unknown program 6-68
18. Beatles rehearsal - 0:49
Tony Allerstone (?) narrates as John bangs a drum, Paul plays lead guitar, George plays piano and vocalizes, and Ringo walks around thinking.

"The Kenny Everett Show" 6-6-68
19. John intro - 0:28
20. John and Kenny chat - 4:34
21. Beatles and Kenny chat - 12:52
John provides a very spaced-out welcome to the end, followed by part of the broadcast as edited by Kenny. Finally, the complete session tape includes John strumming on a fretless guitar while expounding on what to expect from them in the next few months, "Somebody Stole My Gal," "Goodbye Jingle," Harry Nilsson, "Cottonfields" with Kenny, Rishikesh, what they've recorded so far, "It's The Kenny Everett Show," "You Know, Listeners," Apple, if he were stranded on an island and how high "Sgt. Pepper" was. Paul joins John for "Goodbye To Kenny Everett," John proposes "Tiny Tim For President," George says hello, Paul does Tiny, Ringo sings "Goodbye Kenny" and John and Paul do a jazzy "Strawberry Fields Forever."

The Beatles - Attack of the FILLER BEEBS, episode two

Label: Silent Sea Productions, SS002

unknown program 2-5-64?
1. Beatles and someone chat - 2:12
The Beatles discuss their recent Paris trip and upcoming American one.

"Saturday Club" 2-7-64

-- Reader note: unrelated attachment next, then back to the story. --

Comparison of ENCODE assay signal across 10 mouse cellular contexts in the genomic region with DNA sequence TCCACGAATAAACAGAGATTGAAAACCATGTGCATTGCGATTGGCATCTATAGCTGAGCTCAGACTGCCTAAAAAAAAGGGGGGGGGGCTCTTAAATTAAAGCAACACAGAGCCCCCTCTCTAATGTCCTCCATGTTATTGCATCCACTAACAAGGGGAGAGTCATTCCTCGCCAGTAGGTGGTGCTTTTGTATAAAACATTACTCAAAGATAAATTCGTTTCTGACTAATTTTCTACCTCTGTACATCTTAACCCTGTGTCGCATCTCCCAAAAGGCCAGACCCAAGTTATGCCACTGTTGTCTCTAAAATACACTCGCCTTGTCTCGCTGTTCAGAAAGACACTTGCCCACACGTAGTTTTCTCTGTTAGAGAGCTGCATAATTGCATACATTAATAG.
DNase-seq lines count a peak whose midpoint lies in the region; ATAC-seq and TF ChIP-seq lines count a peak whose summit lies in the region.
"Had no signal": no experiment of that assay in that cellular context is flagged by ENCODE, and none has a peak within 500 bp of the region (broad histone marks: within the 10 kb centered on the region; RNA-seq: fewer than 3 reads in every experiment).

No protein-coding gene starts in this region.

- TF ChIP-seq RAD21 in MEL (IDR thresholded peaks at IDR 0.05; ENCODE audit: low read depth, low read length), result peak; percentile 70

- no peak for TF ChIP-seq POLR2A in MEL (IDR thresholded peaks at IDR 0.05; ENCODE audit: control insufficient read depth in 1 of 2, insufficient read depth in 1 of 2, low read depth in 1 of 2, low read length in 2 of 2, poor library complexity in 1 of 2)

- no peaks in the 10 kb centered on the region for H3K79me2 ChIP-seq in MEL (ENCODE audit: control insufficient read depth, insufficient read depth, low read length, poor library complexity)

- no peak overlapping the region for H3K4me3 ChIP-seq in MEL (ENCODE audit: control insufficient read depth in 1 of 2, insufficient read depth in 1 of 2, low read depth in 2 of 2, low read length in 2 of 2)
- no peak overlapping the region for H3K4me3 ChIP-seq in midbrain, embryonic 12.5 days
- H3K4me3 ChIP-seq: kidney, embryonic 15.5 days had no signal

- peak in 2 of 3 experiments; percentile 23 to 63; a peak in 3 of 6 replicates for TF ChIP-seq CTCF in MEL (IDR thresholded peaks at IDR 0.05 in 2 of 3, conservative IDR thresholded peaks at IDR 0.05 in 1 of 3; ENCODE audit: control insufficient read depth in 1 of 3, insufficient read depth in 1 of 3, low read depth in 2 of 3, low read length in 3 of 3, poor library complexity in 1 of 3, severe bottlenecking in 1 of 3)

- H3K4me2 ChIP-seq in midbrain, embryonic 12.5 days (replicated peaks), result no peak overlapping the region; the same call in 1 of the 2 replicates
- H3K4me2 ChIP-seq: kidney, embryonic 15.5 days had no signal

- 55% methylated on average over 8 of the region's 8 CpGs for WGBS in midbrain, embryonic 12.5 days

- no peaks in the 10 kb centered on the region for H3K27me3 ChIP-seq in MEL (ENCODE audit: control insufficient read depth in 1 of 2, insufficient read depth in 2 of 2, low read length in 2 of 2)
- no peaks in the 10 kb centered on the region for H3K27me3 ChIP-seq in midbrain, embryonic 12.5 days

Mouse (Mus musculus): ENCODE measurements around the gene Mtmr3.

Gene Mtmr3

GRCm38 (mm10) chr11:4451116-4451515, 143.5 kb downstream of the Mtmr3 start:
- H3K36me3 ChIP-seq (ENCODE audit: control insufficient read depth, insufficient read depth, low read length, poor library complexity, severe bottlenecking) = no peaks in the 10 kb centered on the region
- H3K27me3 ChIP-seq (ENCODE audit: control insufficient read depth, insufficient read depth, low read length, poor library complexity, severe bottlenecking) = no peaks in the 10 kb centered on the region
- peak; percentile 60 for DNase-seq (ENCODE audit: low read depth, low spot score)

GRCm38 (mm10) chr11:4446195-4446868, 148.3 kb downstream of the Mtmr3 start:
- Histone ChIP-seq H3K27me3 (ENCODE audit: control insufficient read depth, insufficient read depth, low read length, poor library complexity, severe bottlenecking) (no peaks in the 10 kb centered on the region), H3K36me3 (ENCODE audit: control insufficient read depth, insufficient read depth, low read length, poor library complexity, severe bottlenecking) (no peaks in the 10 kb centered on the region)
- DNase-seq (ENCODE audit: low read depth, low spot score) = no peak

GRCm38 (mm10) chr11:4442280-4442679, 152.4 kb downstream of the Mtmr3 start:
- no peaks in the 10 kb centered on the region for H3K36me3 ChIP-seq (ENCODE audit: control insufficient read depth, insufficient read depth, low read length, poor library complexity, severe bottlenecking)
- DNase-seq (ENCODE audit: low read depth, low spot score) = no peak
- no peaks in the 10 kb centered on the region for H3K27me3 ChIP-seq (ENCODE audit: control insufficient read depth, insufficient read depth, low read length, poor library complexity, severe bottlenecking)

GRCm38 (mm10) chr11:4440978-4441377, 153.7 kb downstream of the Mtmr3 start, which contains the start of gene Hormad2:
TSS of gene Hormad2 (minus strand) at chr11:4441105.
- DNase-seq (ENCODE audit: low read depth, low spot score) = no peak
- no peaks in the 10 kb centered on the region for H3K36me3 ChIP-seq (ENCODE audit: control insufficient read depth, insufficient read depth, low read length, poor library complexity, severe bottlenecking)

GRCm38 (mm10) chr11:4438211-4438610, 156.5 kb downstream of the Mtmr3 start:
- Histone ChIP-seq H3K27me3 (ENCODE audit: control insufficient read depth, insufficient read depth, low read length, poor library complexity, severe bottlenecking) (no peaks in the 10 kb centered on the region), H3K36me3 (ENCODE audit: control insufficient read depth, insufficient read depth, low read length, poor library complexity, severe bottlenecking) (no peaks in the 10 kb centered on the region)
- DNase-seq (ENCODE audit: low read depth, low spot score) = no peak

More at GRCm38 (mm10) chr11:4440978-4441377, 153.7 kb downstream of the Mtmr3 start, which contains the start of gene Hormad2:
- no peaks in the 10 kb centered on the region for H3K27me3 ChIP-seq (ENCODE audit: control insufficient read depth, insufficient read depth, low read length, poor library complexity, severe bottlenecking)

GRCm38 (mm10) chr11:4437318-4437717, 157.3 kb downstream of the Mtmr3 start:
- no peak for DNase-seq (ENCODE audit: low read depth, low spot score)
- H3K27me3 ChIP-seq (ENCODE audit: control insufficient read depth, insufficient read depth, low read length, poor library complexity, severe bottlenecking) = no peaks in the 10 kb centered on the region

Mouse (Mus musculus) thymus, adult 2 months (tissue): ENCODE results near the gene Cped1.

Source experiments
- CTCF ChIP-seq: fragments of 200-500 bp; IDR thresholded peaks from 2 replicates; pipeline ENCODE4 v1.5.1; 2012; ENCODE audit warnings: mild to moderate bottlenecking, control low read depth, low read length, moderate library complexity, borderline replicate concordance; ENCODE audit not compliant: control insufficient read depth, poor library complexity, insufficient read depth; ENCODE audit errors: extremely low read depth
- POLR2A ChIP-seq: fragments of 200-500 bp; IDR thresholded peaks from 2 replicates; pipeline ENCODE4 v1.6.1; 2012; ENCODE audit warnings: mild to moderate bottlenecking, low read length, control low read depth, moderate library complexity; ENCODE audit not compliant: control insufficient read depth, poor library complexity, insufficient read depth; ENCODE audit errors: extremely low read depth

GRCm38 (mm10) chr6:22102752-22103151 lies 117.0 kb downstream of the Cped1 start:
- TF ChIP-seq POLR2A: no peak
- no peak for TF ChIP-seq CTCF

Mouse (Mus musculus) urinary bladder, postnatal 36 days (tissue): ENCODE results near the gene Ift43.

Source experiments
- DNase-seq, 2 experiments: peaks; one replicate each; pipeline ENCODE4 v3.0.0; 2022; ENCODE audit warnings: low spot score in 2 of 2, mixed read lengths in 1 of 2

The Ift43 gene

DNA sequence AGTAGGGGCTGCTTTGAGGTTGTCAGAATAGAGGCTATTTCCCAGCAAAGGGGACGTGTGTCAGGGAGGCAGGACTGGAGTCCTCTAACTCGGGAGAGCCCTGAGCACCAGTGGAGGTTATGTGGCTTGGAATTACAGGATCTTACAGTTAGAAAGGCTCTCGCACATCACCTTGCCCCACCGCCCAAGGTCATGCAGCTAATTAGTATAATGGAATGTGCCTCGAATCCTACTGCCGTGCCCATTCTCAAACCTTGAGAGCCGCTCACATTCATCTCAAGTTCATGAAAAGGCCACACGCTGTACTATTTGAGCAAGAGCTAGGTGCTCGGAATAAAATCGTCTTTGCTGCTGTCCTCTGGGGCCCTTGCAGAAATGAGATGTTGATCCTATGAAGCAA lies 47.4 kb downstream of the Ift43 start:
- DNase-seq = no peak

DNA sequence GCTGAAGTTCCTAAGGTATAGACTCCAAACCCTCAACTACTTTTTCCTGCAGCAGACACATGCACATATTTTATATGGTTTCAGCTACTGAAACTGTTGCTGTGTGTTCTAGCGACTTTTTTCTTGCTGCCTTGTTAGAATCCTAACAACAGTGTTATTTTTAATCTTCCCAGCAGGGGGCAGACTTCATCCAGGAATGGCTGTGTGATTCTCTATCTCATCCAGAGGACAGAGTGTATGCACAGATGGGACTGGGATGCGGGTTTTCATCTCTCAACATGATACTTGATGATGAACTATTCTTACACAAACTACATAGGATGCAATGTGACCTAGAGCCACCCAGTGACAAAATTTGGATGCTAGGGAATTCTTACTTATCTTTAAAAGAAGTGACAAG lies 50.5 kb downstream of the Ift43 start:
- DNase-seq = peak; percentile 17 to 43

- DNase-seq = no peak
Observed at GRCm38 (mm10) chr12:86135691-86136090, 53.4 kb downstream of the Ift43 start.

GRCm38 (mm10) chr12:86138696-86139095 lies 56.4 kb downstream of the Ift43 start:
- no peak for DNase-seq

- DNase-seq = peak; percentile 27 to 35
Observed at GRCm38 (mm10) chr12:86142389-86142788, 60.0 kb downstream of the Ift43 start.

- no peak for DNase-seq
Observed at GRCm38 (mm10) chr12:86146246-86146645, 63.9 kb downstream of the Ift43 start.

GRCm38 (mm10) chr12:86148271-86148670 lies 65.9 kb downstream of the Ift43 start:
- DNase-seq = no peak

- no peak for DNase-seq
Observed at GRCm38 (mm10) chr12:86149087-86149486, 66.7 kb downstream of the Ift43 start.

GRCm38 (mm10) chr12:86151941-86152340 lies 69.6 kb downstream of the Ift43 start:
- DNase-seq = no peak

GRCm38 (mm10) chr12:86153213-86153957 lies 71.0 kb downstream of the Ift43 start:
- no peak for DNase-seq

2. coverage of Plaza Hotel arrival - 1:05
3. Beatles and Brian Matthew phone chat - 4:58
Brian, in London, talks to the Beatles in their New York hotel room, getting their first impressions of America.

"Saturday Club" 2-22-64
4. Beatles and Brian Matthew phone chat - 4:06
Brian, in the "Saturday Club" studio, talks to the Beatles at Heathrow Airport, as they arrive back in Britain.

"From Us To You" #2, 2-28-64
5. John, Paul and Alan Freeman chat - 0:38
This bit was incomplete on the "Complete" box set.

"The Public Ear" 3-18-64
6. Ringo responds to Barbara Garnet's plea - 0:22
7. John, George and Ringo chat - 2:06
8. George and Ringo read the credits - 0:42
George interviews Ringo about John's book, and the author reads "Alec Speaking."

"Saturday Club" 3-31-64
9. Beatles and Brian Matthew chat - 2:01
10. Paul, George and Brian chat - 2:00
These interviews were incomplete on the box set.

"Top Gear" 7-64
11. Paul, George and Ringo promo session - 2:15
12. George and Ringo promo spot - 0:26
A home recording, at Tony Hall's apartment, with more posh voicings from Paul.

"Top Gear" 7-14-64
13. Things We Said Today - 2:20
14. John, Paul, Ringo and Brian Matthew chat - 1:16
15. A Hard Day's Night - 2:34
The first two are more complete than the versions on the box set, while the third features alternate outro chat.

"From Us To You" #3, 7-17-64
16. I'm Happy Just To Dance With You - 2:01
17. Things We Said Today - 2:35
18. I Should Have Known Better - 2:40
19. A Hard Day's Night - 2:31
From the session tape, but not included in the box set.

unknown program 7-28-64
20. Beatles and Klas Burling chat - 0:14
21. Ringo and Klas chat - 0:42
22. Paul and Klas chat - 1:07
23. Paul and Klas chat - 0:40
24. John, Paul and Klas chat - 0:44
25. George and Klas chat - 0:14
A bonus non-BBC session. Recorded in Stockholm by Radio Sweden.

"Top Gear" 11-17-64
26. I Feel Fine, false start - 0:50